Keyur Morthana is no lazy millennial. The 25-year-old lives and works in one of Canada's most expensive cities and earns minimum wage, which in Ontario recently rose to $11.40 an hour.
While many businesses complain that moves to raise wages for Canada's poorest paid will mean higher prices and fewer jobs, a new report by business leaders proposing a better kind of capitalism says low wages are an expense Canada cannot afford.
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On a busy shopping street, beside a giant poster advertising submarine sandwiches at $4 each is a smaller one that says "Now Hiring." But the pay is well below the rich city's median income of about $78,000 a year.
Seven days a week
On the day I talk to Morthana the Toronto Real Estate board has just announced that the price of a detached house went up 23 per cent in the city to an average of $1.29 million. The average price of houses of all kinds is now $756,000.
"I can get by because I work seven days a week," says Morthana, who shares an apartment with friends in a distant suburb and commutes to work. "Sometimes it's hard."
A few doors down the street, a sign in the window of one of a number of waxing and nail salons offers a "dream career."
According to the manager, The Ten Spot, part of a Toronto-based Canadian chain, is a cut above the average nail shop. The pay is $12.50 for counter clerks, rising to $13.50 with experience.
Bad for the bottom line
In Canada, setting the minimum wage is the responsibility of the provinces, so the rate varies, from a high of $13 in Nunavut to a low of $10.50 in Newfoundland and Labrador.
But higher or lower, minimum-wage earners remain far below levels considered a Canadian living wage, and nowhere are the extremes of wealth versus cost of living worse than in Canada's expensive cities.
And according to a new analysis by a group of sophisticated business leaders, that's bad for the bottom line.
Dezso Horvath, dean of York University's Schulich School of Business, says their research shows that the world's most dynamic countries are ones, especially those in northern Europe, that have adopted a "stakeholder" approach to capitalism.
"The countries using this form of capitalism are becoming more globally competitive," says Horvath, who edited the book with Dominic Barton, global managing partner of consulting firm McKinsey & Company.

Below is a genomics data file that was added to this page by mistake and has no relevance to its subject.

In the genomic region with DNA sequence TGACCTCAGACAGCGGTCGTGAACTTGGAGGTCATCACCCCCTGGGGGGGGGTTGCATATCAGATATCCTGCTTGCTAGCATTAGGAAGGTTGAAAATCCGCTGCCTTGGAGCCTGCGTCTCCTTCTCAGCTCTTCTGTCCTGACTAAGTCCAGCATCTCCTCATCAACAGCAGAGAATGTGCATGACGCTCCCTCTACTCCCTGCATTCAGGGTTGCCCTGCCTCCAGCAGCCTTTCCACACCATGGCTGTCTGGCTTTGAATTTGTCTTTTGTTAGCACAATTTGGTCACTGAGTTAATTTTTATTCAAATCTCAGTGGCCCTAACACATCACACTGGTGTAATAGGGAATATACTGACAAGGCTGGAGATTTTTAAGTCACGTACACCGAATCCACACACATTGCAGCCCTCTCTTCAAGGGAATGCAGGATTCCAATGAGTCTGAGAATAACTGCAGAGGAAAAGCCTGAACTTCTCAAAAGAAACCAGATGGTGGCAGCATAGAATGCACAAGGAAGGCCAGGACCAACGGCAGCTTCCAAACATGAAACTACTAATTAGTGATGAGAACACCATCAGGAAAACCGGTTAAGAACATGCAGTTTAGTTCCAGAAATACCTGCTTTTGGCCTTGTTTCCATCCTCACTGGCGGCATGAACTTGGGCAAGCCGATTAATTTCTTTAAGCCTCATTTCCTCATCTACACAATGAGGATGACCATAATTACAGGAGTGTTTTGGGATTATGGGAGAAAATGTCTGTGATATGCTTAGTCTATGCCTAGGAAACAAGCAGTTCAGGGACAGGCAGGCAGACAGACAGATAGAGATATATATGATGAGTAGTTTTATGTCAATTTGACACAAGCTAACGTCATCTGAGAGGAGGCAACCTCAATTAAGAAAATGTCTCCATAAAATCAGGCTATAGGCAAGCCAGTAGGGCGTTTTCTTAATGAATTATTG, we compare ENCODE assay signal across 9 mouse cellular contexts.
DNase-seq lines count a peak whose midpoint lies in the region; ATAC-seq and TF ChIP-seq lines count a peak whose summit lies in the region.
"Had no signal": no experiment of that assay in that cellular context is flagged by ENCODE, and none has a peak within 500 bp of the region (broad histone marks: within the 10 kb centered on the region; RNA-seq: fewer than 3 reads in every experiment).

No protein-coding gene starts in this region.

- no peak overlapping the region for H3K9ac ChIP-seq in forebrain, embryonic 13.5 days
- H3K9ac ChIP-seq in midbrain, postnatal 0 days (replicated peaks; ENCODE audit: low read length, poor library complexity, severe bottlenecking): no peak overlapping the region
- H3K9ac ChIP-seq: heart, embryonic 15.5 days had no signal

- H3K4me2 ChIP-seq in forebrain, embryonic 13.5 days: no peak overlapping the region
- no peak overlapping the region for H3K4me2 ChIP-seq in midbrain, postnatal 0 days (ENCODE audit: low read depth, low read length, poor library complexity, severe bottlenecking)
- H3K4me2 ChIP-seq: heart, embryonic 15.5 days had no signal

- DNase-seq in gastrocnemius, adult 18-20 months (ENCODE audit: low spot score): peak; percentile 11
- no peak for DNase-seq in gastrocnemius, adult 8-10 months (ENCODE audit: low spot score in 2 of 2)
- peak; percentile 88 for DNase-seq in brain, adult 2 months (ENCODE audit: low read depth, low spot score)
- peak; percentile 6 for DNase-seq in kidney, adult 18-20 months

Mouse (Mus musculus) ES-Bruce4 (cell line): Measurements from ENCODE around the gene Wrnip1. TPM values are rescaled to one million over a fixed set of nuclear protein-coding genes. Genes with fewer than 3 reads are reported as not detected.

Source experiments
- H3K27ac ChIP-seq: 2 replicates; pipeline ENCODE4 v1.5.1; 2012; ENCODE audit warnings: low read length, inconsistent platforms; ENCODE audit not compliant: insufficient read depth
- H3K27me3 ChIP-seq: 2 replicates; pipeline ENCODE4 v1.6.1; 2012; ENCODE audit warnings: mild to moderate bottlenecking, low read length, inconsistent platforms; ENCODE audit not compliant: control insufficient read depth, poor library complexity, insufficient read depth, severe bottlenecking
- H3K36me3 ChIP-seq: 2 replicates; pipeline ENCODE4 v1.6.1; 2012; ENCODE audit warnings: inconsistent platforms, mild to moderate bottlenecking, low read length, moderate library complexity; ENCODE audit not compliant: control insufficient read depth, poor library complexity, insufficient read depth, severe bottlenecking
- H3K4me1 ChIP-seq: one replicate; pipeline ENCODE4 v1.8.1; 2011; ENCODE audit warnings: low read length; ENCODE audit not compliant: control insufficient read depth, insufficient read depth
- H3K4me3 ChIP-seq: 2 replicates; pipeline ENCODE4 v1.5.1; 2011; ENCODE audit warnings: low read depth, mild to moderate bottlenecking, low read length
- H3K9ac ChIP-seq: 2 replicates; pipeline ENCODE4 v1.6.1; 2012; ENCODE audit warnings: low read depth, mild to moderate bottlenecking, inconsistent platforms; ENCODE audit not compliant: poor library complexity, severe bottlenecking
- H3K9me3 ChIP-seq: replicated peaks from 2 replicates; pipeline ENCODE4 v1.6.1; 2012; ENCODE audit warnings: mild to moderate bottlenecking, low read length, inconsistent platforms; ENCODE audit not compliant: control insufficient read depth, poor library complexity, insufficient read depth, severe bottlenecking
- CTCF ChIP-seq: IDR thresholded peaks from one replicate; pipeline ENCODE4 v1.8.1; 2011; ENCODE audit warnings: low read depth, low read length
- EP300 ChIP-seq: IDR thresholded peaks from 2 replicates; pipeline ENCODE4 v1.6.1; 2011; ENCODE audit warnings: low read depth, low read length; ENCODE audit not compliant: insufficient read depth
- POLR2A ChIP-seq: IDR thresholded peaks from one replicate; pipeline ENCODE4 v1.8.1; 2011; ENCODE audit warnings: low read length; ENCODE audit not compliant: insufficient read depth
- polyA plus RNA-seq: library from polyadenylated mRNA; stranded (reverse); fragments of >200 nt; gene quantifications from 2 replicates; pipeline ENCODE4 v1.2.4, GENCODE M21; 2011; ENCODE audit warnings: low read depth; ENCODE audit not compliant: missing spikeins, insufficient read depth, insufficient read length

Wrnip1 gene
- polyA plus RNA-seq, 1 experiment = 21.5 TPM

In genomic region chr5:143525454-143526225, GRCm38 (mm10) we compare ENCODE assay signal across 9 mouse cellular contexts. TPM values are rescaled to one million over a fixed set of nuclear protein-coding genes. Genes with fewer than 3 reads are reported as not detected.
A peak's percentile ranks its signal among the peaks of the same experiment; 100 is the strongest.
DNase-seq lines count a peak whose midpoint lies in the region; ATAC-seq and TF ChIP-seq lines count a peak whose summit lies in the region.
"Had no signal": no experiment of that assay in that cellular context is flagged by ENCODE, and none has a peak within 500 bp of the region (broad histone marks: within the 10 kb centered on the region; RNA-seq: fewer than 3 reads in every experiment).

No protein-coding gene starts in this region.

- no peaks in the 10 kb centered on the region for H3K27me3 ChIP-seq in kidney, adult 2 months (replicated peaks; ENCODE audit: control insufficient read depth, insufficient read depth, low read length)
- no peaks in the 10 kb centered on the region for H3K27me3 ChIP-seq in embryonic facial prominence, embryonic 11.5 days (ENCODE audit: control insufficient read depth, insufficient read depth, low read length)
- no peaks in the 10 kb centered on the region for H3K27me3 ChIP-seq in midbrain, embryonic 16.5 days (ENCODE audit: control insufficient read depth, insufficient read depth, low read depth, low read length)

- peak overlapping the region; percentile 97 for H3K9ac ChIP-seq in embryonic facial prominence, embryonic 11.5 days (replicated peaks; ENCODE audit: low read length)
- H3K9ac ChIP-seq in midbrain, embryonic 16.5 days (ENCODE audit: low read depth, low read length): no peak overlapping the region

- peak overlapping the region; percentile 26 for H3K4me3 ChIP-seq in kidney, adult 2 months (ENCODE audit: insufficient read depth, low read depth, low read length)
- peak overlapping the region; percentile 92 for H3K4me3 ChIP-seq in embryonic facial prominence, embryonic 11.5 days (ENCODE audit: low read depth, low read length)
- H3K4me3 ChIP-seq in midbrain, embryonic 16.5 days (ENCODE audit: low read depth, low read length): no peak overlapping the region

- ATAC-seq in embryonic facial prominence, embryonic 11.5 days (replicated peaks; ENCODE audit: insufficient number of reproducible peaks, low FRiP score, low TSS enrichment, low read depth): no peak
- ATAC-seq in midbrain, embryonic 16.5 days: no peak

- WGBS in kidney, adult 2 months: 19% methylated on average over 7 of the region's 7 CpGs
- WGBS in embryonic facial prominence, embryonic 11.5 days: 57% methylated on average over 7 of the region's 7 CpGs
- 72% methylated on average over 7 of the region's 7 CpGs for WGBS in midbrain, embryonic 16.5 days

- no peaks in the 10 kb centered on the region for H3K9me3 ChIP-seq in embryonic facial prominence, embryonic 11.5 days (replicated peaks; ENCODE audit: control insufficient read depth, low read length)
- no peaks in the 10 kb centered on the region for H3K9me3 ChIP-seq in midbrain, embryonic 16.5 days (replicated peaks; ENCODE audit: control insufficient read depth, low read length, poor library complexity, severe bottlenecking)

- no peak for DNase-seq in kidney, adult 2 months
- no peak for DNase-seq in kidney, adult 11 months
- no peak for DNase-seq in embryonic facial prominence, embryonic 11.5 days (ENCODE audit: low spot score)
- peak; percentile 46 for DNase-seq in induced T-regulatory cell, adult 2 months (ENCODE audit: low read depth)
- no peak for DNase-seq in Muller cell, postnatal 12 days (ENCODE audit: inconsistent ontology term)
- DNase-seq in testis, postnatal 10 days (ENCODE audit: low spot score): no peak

With articles contributed by well-known business leaders, the book is intended to acknowledge and address what the authors call "a growing public distrust of capitalism and its ability to improve wealth and well-being for the many."
Shareholder model eclipsed
"Whichever direction capitalism ends up taking, it is increasingly apparent that the narrow shareholder model is being gradually eclipsed by a model that is more closely attuned to the complexity and diversity of the world we live in — a model that is more stakeholder-oriented and more guided by principles of long-term value creation and sustainability," says the book in a concluding chapter written by Horvath and Barton.
Horvath says one of the key ingredients of the system is a smaller gap between the rich and the poor.
He says inequality has been largely responsible for the anger that caused the Brexit vote in the U.K. and the rise of Donald Trump in the United States.
"If you look at the U.S. and Britain, they are the [rich world] countries with the largest educational and income inequalities," says Horvath. "Whereas Sweden, Switzerland and all those, there are no really poor people but neither are there billionaires of really large scale."
Horvath says there are signs that's paying off. Economic growth in Sweden is at an astounding 3.5 per cent, higher than any other country but China, he says.
More equal countries are also winners in innovation.
Minus the military
"Yes, the U.S. is very innovative, but if you take away all the money that is going to military research, the U.S. is actually not as good," says Horvath.
He says not only is a stakeholder-driven economy more competitive, it also generates a much higher level of quality of life — something quite different from working seven days a week at minimum wage.
"Canada, at the moment, is somewhere in between the United States and the well-developed European nations," says Horvath. "Minimum wage is much higher [in those European countries] and everybody is reasonably well paid, but as I said, the difference between minimum wage and the highest wage is much more limited."
As usual with great theoretical analysis, the hard part is making the transition. We can't snap our fingers and turn Canada into Switzerland or Sweden. But what the new book's analysis shows is that keeping minimum wages low and letting the rich get very rich is not a necessity for business success. In fact, says Horvath, quite the opposite.
"A large middle class is the engine of economic development."
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